The latest skirmish between telescope manufacturers has ended peacefully, with both sides declaring victory. In 2006 Star Instruments and RC Optical Systems sued Meade Instruments and some of its dealers for false advertising. Earlier this month, all parties agreed to an out-of-court settlement.
At issue was Meade's claim that its RCX400 and LX200R catadioptric telescopes feature an "advanced Ritchey-Chrétien" design. RC telescopes are the instruments of choice for many of today's elite astrophotographers, because they provide a wide, coma-free field that covers large CCD chips — and before those, photographic films or plates — with round star images. (Coma makes off-axis star images look like little comets rather than dots; it's an unavoidable aberration in some types of telescopes.) The design was developed by George W. Ritchey (1864–1945) and Henri Chrétien (1879–1956) in the early 20th century, and it remains the gold standard for optical quality nearly 100 years later. Most of the giant reflectors peering skyward from high mountaintops incorporate RC optics, as does the Hubble Space Telescope.
Ritchey and Chrétien achieved their superior optical performance using concave primary and convex secondary mirrors with hyperbolic curves, which are much more difficult, time-consuming, and costly to figure than the spheres and parabolas used in many simpler types of telescopes. But some of the world's top astrophotographers won't settle for anything less. Thus Star Instruments, which produces RC mirror sets, and RC Optical Systems (RCOS), which builds telescopes around them, have done brisk business for many years selling premium RC equipment to discriminating sky shooters.
Then, in 2005-06, Meade unveiled its RCX400 and LX200R telescopes, which the company advertised as delivering RC performance at unheard-of low prices. Meade achieved its cost savings by using a third optical element: a lens figured so that the combination of it and an easily manufactured spherical primary mirror looks like a hyperboloid to the smaller secondary mirror. Meade's promotional literature, echoed on many of its dealers' websites, described the design as "advanced" because the extra lens corrects the astigmatism inherent (though minuscule) in classical RC telescopes. What Meade didn't say was that the lens also introduces a tiny amount of chromatic aberration (false color) and blocks light at the shortest (bluest) visible wavelengths. Nor did Meade acknowledge that mirror-lens designs similar to those used in the RCX400 and LX200R were introduced as early as the 1960s, the best-known being the aplanatic Schmidt-Cassegrain.
Star and RCOS quickly filed a lawsuit, alleging that Meade was trying to capitalize on the Ritchey-Chrétien reputation with telescopes that aren't, in fact, RCs. I wrote an editorial about this in the January 2007 issue of Sky & Telescope, in which I asked what's more important, what a telescope is called or how it performs. Readers responded with a hail of letters angrily taking sides (mostly against Meade), some of which we published in our March 2007 issue.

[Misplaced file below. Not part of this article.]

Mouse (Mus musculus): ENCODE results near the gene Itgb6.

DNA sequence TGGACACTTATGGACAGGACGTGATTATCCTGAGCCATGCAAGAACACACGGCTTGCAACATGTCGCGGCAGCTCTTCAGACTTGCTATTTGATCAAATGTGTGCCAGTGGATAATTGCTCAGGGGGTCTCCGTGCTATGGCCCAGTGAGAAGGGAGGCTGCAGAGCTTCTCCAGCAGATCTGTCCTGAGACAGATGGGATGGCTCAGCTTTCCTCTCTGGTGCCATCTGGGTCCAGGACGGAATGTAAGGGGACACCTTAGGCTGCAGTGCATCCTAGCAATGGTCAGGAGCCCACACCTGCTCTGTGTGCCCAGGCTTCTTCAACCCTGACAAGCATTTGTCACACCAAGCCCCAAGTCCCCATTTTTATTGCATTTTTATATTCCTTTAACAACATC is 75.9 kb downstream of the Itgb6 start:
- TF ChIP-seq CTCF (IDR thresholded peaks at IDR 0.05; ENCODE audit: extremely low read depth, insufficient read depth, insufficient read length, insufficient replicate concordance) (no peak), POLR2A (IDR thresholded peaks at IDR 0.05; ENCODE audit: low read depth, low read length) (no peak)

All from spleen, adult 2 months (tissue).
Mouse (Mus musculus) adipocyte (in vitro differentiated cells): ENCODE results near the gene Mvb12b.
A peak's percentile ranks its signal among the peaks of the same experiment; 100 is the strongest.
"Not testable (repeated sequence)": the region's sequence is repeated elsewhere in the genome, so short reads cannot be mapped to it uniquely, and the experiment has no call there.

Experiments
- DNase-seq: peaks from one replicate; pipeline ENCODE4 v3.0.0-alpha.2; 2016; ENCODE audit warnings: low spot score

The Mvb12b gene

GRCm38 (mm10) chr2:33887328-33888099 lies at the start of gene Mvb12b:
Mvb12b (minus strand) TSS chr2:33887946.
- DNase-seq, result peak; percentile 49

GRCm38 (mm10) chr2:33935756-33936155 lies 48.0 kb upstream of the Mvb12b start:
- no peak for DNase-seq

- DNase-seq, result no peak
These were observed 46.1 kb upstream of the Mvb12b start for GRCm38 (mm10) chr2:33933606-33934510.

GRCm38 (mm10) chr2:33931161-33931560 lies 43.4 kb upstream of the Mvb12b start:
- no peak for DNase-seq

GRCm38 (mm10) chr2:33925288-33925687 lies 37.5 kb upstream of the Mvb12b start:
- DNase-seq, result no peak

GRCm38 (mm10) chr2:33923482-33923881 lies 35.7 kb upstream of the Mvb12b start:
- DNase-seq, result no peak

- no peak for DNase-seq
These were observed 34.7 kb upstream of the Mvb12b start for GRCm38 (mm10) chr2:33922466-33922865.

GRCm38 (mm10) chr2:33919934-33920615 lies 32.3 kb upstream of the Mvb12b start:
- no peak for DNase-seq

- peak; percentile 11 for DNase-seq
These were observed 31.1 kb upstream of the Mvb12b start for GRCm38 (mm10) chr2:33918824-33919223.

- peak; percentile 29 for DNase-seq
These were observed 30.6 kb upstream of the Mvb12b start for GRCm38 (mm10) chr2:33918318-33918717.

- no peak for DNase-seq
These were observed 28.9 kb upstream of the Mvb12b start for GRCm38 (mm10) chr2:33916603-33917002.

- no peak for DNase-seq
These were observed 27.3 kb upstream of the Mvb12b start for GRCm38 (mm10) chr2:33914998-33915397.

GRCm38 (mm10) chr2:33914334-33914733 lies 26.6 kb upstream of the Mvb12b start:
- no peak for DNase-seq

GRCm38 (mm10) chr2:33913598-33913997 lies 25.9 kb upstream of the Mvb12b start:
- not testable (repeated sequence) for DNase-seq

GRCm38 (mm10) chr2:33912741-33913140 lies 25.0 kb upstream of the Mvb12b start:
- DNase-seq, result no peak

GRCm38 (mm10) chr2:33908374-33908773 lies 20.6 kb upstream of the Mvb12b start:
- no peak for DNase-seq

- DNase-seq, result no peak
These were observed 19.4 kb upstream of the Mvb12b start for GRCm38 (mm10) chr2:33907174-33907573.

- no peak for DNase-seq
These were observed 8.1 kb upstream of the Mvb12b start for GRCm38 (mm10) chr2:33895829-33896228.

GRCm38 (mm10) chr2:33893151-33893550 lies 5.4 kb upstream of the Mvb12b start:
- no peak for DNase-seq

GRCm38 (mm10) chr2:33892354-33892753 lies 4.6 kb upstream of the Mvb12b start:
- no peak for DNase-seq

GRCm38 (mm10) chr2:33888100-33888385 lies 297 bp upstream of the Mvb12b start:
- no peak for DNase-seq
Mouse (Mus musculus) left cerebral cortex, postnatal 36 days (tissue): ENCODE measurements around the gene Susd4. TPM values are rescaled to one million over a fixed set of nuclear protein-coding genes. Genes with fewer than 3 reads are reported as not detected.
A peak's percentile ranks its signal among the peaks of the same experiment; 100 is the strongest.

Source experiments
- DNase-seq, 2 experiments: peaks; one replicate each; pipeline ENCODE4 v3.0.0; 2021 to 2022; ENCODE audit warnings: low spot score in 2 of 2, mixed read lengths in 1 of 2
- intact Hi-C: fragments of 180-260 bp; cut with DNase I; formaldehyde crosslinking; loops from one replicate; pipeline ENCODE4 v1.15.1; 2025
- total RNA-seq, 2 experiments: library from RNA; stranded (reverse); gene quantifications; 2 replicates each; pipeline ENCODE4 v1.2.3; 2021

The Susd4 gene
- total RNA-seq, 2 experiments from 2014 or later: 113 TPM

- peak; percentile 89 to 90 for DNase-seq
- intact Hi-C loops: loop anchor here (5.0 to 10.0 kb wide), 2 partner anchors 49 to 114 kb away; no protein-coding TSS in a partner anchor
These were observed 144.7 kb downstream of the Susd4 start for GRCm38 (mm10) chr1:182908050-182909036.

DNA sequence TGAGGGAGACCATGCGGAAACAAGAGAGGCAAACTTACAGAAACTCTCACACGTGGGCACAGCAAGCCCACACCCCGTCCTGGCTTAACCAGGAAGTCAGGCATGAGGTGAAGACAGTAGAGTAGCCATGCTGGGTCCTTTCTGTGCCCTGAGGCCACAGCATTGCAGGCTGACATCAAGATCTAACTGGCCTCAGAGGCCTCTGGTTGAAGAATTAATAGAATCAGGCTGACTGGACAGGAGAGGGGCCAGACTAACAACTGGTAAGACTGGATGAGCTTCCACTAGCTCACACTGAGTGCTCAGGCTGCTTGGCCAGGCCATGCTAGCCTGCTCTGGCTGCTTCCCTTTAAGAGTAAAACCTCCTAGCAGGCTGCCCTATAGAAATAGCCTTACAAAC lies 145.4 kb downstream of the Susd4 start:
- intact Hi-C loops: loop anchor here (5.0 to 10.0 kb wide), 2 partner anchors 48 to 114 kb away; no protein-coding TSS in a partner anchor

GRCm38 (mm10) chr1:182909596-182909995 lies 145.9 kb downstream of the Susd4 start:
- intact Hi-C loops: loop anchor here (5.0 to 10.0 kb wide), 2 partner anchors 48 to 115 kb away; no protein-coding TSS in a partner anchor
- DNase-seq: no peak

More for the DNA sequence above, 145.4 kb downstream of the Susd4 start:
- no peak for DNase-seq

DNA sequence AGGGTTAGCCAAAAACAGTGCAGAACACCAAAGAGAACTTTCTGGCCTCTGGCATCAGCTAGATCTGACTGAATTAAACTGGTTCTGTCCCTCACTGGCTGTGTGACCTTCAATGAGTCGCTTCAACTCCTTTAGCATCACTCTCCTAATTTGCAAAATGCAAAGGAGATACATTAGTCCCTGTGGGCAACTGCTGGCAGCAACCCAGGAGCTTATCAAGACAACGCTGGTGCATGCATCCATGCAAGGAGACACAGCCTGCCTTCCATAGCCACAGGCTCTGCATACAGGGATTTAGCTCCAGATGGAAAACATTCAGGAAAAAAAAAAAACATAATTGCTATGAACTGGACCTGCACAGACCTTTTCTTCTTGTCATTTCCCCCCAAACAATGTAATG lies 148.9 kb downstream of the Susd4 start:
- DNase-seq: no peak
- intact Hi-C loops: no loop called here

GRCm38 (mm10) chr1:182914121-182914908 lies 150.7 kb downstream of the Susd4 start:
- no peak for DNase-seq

After more than a year of legal wrangling, during which (for unrelated reasons) Meade temporarily halted production of all RCX400s and some LX200Rs while relocating its manufacturing facilities, the companies finally agreed to a truce.
According to a statement from Meade, "As part of the settlement agreement, plaintiffs dropped their claim for a substantial monetary recovery. In exchange, Meade has agreed to pay a de minimis amount to the plaintiffs and to rename their ground-breaking RCX product, not using any initials that might suggest Ritchey-Chrétien in the name. At the same time, Meade will be under no restrictions in referencing the Ritchey-Chrétien-like benefits of the RCX product, such as the elimination of coma, which many people feel is the single largest benefit of the Ritchey-Chrétien optical system." In a letter to Meade dealers, Robert Davis, the company's senior vice-president of sales, wrote that the RCX400 and LX200R product lines will be renamed LX400-ACF and LX200-ACF, respectively. ACF stands for "advanced coma-free."
"Truth in advertising prevailed in this case," said Paul Jones, owner of Star Instruments, in a statement sent to Sky & Telescope and published on the RCOS website. The settlement will "preserve the integrity of the optical design," he added, ensuring that the only telescopes that can lay claim to the sought-after RC label have "a two-mirror optical system utilizing a concave hyperbolic primary mirror and a convex hyperbolic secondary mirror without a lens."